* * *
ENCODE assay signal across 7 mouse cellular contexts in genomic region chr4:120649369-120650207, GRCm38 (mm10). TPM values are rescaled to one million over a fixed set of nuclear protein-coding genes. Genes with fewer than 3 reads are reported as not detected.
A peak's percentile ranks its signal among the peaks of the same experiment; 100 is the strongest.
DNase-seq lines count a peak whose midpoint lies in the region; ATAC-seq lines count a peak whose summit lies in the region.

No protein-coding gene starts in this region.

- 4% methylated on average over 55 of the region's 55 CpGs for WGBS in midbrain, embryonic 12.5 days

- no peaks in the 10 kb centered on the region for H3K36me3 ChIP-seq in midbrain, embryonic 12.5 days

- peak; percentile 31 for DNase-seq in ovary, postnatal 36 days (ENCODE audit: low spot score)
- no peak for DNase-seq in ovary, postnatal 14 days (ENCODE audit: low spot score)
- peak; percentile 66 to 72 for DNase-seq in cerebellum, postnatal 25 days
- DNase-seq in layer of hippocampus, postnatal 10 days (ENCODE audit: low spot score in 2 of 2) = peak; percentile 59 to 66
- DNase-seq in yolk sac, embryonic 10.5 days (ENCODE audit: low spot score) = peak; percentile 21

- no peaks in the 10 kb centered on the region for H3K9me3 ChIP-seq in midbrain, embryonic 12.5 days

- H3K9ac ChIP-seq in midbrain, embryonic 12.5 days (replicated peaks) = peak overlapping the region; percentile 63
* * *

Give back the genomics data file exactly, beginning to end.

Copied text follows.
ENCODE assay signal across 7 mouse cellular contexts in genomic region chr4:120649369-120650207, GRCm38 (mm10). TPM values are rescaled to one million over a fixed set of nuclear protein-coding genes. Genes with fewer than 3 reads are reported as not detected.
A peak's percentile ranks its signal among the peaks of the same experiment; 100 is the strongest.
DNase-seq lines count a peak whose midpoint lies in the region; ATAC-seq lines count a peak whose summit lies in the region.

No protein-coding gene starts in this region.

- 4% methylated on average over 55 of the region's 55 CpGs for WGBS in midbrain, embryonic 12.5 days

- no peaks in the 10 kb centered on the region for H3K36me3 ChIP-seq in midbrain, embryonic 12.5 days

- peak; percentile 31 for DNase-seq in ovary, postnatal 36 days (ENCODE audit: low spot score)
- no peak for DNase-seq in ovary, postnatal 14 days (ENCODE audit: low spot score)
- peak; percentile 66 to 72 for DNase-seq in cerebellum, postnatal 25 days
- DNase-seq in layer of hippocampus, postnatal 10 days (ENCODE audit: low spot score in 2 of 2) = peak; percentile 59 to 66
- DNase-seq in yolk sac, embryonic 10.5 days (ENCODE audit: low spot score) = peak; percentile 21

- no peaks in the 10 kb centered on the region for H3K9me3 ChIP-seq in midbrain, embryonic 12.5 days

- H3K9ac ChIP-seq in midbrain, embryonic 12.5 days (replicated peaks) = peak overlapping the region; percentile 63